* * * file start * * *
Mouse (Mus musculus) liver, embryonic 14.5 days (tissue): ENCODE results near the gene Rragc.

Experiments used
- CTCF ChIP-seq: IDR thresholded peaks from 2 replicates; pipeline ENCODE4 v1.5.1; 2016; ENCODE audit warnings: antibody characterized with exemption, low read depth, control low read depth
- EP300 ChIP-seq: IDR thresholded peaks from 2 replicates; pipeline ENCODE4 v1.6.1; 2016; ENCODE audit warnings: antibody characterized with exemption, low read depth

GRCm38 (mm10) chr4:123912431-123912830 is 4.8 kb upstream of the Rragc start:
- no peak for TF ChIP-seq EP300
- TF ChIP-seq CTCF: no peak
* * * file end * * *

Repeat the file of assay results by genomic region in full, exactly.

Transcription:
Mouse (Mus musculus) liver, embryonic 14.5 days (tissue): ENCODE results near the gene Rragc.

Experiments used
- CTCF ChIP-seq: IDR thresholded peaks from 2 replicates; pipeline ENCODE4 v1.5.1; 2016; ENCODE audit warnings: antibody characterized with exemption, low read depth, control low read depth
- EP300 ChIP-seq: IDR thresholded peaks from 2 replicates; pipeline ENCODE4 v1.6.1; 2016; ENCODE audit warnings: antibody characterized with exemption, low read depth

GRCm38 (mm10) chr4:123912431-123912830 is 4.8 kb upstream of the Rragc start:
- no peak for TF ChIP-seq EP300
- TF ChIP-seq CTCF: no peak